Estate Planning

Estate Planning: A Tale of Two Celebrities

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Prince, the iconic American musical artist, died in 2016 and inexplicably left no last will & testament. This is despite having an enormous estate which is reportedly in the neighborhood of $300 million. Suffice it to say an epic legal/probate mess quickly ensued and Prince’s estate will most likely not be wrapped up anytime soon. Click here for an online article from Money for all of the gory probate details.

Another celebrity from my boyhood days in the 1980’s, Luke Perry, died unexpectedly from a stroke on March 4th. Despite his relatively young age of 52, it looks like he actually had a solid estate plan in place. Not only will this make it more likely that his estate (estimated at around $10 million) will be distributed and wound up in an orderly manner, but his advance medical directives presumably made the difficult situation at the hospital go much smoother than it may have otherwise. Click here for an online article from Forbes for the details.

Well, reading about such famous people from my childhood passing away makes me feel old. On the upside, this comparison of how two well-known celebrities planned ahead (or didn’t) provides us with a good illustration of why estate planning is so important, whether you’re famous or not.

3 Reasons to Get a Will if You Have Minor Children

If you have young kids, it’s possible that you don’t have a huge estate yet, so there may be no sense of urgency to sign a last will & testament. Why do any estate planning if there’s no estate to plan for, right?

Well, there are at least three big reasons to get a last will & testament in place.

The first reason, which most parents are at least vaguely aware of, is to appoint guardians. It’s not fun to think about, but if you suddenly disappear and you have a minor child then you will need someone to take over to make personal, medical and educational decisions for your child. Your appointment of guardian is made in your will. If there is no will, then it’s up the court to appoint someone as guardian. In some families, the choice is relatively obvious. But in many families, it’s not. And in some families it’s clear that World War III is going to break out over who will become guardian if there are no legal instructions in place. Don’t leave this potential landmine behind for your child and family. They will be going through enough turmoil as it is.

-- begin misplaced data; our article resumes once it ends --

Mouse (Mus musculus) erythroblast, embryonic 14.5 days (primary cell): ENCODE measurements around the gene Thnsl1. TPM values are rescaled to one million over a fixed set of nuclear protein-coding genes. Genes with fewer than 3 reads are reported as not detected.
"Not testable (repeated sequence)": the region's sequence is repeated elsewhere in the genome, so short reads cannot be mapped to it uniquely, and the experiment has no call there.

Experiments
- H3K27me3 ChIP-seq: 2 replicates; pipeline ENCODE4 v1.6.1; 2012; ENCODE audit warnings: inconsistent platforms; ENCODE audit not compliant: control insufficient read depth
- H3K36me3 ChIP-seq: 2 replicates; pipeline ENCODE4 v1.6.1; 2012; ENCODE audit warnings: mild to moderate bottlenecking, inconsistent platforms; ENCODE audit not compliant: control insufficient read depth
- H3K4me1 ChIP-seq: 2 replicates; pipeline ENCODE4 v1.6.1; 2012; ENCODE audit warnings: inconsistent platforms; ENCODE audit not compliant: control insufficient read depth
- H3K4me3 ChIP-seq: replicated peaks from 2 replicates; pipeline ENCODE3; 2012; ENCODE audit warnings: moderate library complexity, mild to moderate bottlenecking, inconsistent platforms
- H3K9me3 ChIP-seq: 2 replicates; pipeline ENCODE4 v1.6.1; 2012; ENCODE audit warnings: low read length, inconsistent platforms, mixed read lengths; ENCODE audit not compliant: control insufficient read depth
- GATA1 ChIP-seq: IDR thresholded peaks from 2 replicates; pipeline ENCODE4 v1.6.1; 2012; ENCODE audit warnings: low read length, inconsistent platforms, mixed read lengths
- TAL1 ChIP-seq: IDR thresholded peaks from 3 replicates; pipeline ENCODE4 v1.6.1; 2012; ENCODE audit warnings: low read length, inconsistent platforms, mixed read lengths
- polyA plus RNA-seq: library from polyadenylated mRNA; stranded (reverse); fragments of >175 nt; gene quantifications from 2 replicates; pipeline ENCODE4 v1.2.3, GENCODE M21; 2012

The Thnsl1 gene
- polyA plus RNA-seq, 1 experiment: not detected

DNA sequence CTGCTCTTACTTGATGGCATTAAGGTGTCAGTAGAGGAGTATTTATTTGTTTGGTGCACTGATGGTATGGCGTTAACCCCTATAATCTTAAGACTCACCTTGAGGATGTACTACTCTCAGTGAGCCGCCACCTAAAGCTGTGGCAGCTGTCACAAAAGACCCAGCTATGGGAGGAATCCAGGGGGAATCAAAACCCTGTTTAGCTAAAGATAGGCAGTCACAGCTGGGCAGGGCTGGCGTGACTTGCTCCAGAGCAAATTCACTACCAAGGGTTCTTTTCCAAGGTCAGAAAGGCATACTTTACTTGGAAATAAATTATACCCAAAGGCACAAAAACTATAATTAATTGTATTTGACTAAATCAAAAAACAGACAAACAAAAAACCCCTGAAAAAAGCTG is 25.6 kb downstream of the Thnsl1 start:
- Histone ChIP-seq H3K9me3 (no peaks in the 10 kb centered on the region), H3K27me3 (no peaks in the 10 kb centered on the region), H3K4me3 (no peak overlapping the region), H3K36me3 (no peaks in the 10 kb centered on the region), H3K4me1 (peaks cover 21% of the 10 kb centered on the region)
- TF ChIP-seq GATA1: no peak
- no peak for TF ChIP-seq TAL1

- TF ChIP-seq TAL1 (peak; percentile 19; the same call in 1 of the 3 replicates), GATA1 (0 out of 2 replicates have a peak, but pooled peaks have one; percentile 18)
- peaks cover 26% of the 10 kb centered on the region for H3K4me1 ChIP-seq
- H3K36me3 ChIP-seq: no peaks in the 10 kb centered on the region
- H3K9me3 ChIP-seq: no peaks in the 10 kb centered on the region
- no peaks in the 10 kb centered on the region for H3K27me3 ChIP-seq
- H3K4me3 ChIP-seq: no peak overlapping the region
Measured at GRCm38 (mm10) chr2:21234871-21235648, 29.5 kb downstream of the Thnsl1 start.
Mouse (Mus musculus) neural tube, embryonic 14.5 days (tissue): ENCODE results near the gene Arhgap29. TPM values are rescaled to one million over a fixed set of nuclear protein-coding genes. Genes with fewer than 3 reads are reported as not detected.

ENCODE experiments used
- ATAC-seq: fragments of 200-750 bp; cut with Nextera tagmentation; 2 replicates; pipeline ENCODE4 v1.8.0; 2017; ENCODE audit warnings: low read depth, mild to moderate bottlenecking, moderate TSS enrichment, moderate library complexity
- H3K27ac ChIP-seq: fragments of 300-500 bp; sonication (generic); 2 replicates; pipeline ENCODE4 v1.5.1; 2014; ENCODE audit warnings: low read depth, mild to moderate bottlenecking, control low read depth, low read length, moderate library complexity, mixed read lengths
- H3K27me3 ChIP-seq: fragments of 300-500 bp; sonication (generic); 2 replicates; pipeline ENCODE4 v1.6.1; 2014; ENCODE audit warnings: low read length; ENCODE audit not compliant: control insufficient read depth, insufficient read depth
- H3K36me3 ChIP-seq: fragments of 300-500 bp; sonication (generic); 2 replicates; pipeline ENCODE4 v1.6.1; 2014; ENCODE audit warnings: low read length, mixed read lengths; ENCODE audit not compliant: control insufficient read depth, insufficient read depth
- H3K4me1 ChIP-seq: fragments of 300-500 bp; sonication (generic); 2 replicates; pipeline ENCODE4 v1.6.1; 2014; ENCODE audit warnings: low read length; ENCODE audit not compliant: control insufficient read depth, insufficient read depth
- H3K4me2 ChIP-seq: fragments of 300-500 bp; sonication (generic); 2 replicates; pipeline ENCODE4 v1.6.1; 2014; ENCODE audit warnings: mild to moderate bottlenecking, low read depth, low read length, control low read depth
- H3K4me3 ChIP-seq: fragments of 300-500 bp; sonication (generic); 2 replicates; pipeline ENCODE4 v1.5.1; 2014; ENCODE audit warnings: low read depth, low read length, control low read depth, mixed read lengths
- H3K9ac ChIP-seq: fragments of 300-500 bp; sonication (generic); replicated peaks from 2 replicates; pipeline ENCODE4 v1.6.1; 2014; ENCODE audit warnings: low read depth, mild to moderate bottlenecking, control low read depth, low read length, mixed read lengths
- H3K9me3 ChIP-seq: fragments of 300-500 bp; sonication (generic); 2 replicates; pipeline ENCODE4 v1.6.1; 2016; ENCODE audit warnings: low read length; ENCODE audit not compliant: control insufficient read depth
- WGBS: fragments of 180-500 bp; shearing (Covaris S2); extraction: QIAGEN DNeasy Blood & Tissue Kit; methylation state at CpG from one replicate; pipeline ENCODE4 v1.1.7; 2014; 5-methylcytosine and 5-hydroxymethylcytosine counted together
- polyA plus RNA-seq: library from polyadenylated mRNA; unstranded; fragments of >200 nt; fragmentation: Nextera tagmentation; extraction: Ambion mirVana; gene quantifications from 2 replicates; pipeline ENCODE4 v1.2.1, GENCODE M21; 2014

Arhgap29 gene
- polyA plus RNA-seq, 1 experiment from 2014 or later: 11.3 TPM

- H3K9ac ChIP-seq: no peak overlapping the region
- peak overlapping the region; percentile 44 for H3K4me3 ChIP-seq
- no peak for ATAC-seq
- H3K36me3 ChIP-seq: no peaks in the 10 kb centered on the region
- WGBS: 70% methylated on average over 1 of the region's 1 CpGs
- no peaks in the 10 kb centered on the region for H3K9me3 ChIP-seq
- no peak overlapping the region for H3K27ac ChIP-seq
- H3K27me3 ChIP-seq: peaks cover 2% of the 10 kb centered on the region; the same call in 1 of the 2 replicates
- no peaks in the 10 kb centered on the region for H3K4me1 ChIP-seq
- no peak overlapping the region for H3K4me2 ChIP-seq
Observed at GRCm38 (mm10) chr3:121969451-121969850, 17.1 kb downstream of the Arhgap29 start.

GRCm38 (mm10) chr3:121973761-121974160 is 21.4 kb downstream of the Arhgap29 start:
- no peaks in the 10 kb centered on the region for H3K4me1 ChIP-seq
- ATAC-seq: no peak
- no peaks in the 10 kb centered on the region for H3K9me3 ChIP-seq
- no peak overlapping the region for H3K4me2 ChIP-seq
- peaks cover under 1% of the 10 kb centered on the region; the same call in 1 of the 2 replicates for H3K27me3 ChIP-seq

Secondly, you will probably want someone to manage your child’s inheritance for her if she is over the age of majority but still relatively young when you pass away. For most clients, the age range for this is 18 to 25. In other words, a child over the age of 18 (in Connecticut) is legally competent to manage her own inheritance, but she may not be actually competent to do so if she is under 25. Most folks under 25 don’t have a lot of investment experience and could potentially be easy prey to scam artists. If you’re shrugging this off because you don’t think your estate is very big then think again, particularly if you have life insurance. It seems like nearly all of my clients end up underestimating the size of their estate by a good amount.